Pediatric Occupational Therapy
OTs work with children to improve their sensory, motor, and visual skills. These skills are essential for self-care, play, and school readiness.
OTs must have excellent communication skills, be patient and creative, and understand child development and play. They also need to keep up with new health advancements and treatments. Contact Pediatric Occupational Therapy Bucks County for professional help.
Pediatric Occupational therapy practitioners use their knowledge of child development to help children improve skills that are important for learning, playing, and thriving. They may work with children in a variety of treatment settings, including hospitals, clinics, schools, and private practice.
OTs use play and other therapeutic techniques to help children with physical, sensory, and cognitive challenges improve their daily functioning. This includes fine motor skills (like the ability to hold a pen or hit a baseball), visual perceptual skills, cognitive abilities, and sensory processing.
In addition to working directly with clients, OTs may also provide caregiver and teacher education, as well as recommend home programs to support carryover of skills learned in the clinic into daily life and school-based activities. They can even assist in navigating the healthcare system to make sure that their clients are receiving the best possible care, including helping patients obtain necessary medical equipment and supplies.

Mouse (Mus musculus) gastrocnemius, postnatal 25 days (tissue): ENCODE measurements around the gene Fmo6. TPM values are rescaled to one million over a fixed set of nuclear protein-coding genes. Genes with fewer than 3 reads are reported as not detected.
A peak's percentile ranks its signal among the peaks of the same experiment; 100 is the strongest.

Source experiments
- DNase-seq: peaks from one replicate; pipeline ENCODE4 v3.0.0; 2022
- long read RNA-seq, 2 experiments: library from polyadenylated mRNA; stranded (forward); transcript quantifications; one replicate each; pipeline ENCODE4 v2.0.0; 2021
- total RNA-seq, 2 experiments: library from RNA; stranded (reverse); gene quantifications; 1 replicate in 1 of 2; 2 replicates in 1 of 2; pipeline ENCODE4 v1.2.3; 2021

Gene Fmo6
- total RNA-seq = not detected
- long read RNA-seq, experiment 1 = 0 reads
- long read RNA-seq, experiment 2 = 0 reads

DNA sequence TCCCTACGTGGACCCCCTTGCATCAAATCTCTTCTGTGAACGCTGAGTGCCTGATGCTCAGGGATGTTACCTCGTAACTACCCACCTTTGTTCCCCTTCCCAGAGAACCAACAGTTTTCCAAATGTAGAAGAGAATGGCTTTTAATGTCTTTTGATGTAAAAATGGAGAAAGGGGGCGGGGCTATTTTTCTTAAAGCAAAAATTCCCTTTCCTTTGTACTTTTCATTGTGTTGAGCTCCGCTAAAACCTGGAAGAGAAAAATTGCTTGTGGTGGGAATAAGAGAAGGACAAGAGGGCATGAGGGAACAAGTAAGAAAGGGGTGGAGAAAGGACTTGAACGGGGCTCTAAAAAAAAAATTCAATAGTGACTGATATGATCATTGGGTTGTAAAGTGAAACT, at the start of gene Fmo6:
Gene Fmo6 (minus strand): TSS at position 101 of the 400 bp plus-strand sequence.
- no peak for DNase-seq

Many pediatric therapists specialize in certain areas of the body or in specific types of disorders, such as cerebral palsy or developmental delays. This specialization allows them to focus their expertise and training on the area that will most benefit the child in question.
If a child is uncomfortable with certain textures or surfaces, it may be a sign that they have sensory processing issues. An OT can help the child overcome this discomfort by engaging them in fun activities that are both entertaining and non-threatening.